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  • Writer's pictureRick Steves, Tribune Content Agency

Rick Steves’ Europe: Mending bridges in Mostar

Mostar and its famous bridge, rebuilt after the war. (Photo Credit: Cameron Hewitt, Rick Steves’ Europe/Courtesy Photo)

The Bosnian city of Mostar lies at a crossroads of cultures: just inland from the Adriatic coast, in the southern part of Bosnia-Herzegovina. Mostar’s inhabitants are a mix of Orthodox Serbs, Catholic Croats, and Muslim Bosniaks who lived in seeming harmony before the Yugoslav Wars of the 1990s, then suffered horribly when warring neighborhoods turned the city into a killing zone. The persistent reminders of the war make my visit emotionally draining, but I’m hopeful that connecting with the people here will also make it rewarding.

Before the war, Mostar was famous for its 400-year-old, Turkish-style stone bridge. Its elegant, single-pointed arch was a symbol of Muslim society here and the town’s status as the place where East met West in Europe. Then, during the 1990s, Mostar became a poster child for the war. First, the Croats and Bosniaks forced out the Serbs. Then they turned their guns on each other, staring each other down across a front line that ran through the middle of the city. Across the world, people wept when the pummeled Old Bridg—bombarded by Croat paramilitary artillery shells from the hilltop above—finally collapsed into the river.

Today, I walk over the rebuilt bridge in a city that is thriving. It happens to be prom night. The kids are out, their Bosnian hormones bursting with excitement. Feeling young and sexy is a great equalizer. As long as you have beer, loud music, twinkling stars —and no war—your country’s GDP doesn’t really matter.

And yet, as I stroll through teeming streets, it’s chilling to think that these people—who make me a sandwich, stop for me when I cross the street, show off their paintings, and direct the church choir—were killing each other in a bloody war not so long ago.

Walking past a small cemetery congested with a hundred white-marble Muslim tombstones, I notice the dates. Everyone died in 1993, 1994 or 1995. This was a park before 1993. When the war heated up, snipers were a constant concern—they’d pick off anyone they saw walking down the street. Mostar’s cemeteries were too exposed, but this tree-filled park was relatively safe from snipers. People buried their loved ones here, under cover of darkness.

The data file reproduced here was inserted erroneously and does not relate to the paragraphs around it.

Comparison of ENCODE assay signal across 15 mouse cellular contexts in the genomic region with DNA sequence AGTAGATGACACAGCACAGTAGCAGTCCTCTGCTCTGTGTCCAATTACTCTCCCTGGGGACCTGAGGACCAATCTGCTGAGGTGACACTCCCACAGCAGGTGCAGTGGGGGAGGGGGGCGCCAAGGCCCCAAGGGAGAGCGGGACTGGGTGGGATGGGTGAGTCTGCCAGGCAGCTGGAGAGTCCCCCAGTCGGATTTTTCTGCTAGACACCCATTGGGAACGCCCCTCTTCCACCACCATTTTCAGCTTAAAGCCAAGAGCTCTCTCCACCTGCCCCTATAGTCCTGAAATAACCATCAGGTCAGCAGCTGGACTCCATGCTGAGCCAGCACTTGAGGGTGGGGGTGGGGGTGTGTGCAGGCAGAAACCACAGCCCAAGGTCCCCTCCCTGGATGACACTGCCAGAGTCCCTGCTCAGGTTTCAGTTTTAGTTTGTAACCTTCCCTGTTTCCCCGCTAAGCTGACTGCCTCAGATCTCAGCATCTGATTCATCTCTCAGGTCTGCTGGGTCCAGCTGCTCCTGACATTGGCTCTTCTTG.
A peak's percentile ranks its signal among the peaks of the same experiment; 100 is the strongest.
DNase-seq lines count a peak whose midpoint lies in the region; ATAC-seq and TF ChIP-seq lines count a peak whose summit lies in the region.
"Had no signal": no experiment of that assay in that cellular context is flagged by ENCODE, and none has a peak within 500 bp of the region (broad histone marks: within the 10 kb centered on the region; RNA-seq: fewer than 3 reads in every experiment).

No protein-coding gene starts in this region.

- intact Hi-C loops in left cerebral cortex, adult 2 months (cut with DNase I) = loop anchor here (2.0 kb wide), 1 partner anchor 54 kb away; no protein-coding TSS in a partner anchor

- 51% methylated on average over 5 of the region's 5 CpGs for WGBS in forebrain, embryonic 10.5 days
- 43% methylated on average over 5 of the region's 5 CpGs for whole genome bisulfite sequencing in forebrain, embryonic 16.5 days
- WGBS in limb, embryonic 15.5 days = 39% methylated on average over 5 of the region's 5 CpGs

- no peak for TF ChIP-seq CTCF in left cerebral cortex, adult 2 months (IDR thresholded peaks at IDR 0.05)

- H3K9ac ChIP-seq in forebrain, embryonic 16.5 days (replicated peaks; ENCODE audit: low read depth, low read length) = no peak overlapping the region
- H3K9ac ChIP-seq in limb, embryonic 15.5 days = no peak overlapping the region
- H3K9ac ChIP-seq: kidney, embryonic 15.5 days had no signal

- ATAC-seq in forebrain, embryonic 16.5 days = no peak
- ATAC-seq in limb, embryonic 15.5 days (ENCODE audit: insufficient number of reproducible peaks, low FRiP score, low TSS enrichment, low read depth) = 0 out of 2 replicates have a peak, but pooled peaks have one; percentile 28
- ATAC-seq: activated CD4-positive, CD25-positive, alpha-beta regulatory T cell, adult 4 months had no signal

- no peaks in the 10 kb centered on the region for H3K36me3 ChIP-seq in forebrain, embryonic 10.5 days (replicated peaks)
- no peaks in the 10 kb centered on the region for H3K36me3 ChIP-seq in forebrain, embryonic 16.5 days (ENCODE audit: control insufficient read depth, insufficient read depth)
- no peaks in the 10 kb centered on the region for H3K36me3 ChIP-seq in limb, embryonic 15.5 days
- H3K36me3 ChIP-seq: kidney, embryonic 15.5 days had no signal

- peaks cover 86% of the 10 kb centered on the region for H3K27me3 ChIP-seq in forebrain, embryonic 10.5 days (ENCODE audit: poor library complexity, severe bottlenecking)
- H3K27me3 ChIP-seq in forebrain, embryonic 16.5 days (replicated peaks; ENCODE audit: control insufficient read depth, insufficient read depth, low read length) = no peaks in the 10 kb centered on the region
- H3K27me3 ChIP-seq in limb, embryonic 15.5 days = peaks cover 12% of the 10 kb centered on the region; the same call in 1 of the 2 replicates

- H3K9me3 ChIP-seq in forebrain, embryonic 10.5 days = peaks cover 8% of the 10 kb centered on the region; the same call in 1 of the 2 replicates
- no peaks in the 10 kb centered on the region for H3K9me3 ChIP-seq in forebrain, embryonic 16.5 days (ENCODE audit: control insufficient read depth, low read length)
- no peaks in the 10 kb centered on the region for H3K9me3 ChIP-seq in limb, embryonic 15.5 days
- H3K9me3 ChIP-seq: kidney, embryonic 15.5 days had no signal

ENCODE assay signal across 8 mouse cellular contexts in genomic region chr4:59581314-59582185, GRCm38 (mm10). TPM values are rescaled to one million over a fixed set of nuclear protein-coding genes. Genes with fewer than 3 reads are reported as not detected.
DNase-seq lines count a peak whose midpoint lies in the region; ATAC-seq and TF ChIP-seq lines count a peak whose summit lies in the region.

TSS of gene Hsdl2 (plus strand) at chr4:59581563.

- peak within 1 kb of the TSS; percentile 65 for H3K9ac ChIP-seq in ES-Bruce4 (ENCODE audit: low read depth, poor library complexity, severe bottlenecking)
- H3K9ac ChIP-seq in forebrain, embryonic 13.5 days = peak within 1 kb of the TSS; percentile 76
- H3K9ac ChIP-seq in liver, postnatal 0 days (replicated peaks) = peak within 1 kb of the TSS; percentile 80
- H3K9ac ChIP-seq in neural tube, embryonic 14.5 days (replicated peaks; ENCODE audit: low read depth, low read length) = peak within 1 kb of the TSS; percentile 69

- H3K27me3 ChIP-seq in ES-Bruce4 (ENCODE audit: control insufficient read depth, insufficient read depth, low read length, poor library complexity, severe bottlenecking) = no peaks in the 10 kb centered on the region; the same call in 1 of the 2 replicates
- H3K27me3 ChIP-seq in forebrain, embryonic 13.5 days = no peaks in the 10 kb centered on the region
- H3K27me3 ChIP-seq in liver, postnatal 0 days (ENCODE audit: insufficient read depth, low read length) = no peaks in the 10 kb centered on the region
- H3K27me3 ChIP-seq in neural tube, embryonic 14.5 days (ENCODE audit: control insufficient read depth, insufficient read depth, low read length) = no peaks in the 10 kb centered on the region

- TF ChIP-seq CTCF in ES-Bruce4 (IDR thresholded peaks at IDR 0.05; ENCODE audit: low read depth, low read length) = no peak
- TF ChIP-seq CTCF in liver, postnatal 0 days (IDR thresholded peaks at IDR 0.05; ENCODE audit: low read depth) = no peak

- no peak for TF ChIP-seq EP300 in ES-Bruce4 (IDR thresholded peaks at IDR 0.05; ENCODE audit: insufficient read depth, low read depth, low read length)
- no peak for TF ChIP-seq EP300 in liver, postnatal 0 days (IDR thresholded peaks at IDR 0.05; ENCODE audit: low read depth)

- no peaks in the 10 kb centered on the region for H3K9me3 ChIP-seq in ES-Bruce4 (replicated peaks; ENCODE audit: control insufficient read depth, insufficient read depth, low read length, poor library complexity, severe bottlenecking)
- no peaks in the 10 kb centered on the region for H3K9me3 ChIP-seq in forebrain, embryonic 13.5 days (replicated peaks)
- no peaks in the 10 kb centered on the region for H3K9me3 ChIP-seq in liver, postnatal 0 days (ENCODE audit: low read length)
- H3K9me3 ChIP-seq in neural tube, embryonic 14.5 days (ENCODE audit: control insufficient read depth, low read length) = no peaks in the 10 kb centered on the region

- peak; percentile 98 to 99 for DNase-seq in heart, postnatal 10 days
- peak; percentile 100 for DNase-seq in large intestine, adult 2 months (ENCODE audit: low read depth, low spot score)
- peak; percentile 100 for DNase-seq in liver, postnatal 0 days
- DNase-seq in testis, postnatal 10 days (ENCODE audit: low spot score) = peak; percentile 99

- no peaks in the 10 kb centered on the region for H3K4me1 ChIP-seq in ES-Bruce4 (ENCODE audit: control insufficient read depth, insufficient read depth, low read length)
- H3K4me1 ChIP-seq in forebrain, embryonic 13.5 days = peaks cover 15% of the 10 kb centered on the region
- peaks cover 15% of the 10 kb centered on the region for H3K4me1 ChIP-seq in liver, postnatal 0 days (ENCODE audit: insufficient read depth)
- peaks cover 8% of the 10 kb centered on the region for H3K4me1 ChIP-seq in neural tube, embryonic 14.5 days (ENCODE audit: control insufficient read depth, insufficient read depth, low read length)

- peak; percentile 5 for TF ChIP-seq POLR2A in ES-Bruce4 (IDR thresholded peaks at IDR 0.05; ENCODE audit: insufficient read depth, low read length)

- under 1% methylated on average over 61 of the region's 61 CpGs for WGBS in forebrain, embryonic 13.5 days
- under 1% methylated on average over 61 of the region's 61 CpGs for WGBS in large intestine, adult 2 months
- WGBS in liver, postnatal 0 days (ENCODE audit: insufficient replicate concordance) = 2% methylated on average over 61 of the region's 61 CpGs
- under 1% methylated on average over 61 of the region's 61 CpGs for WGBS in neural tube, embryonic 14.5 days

While pondering those tombstones, I meet Alen, a 30-something Muslim who emigrated to Florida during the war and is now back home in Mostar. “In those years, night was the time when we lived,” he explains. “We didn’t walk ... we ran. And we dressed in black. There was no electricity. If the Croat fighters didn’t kill us with their bullets, they drove us mad with their hateful pop music. It was constantly blasting from the Croat side of town.”

Alen points to a tree growing out of a ruined building and said, “It’s a strange thing in nature: Sweet figs can grow with almost no soil.” He seems to be speaking as much about the difficult lot of Mostar’s people as its vegetation. There are blackened ruins everywhere. When I ask why, after 15 years, the ruins still stand, Alen explains, “Confusion about who owns what. Surviving companies have no money. The Bank of Yugoslavia, which held the mortgages, is now gone. No one will invest until it’s clear who owns the buildings.”

Mostar’s skyline is tense with symbols of religious conflict. Ten minarets pierce the sky like proud exclamation points. And, across the river, twice as tall as the tallest minaret, stands the Croats’ new Catholic church spire.

Before I leave Mostar, I stop at a tiny grocery store to order a sandwich from a woman I befriended the day before. She’s sad to be living in a frustrating economy and unable to bend down because of a piece of shrapnel in her back that doctors decided was safer left in. As she slices the sandwich meat, I bend down to gather carrots and cherries to add to what will be a fine picnic meal on wheels.

On my way out of town, I drive over patched bomb craters in the pavement. In the capital city of Sarajevo, the bomb craters have been filled with red resin—which looks like splattered blood—to commemorate those who died. Here, the craters are patched in black to match the street ... but because I know what they are, they appear red in my mind.

(Rick Steves ( writes European guidebooks, hosts travel shows on public TV and radio, and organizes European tours. This article was adapted from his new book, For the Love of Europe. You can email Rick at and follow his blog on Facebook.)


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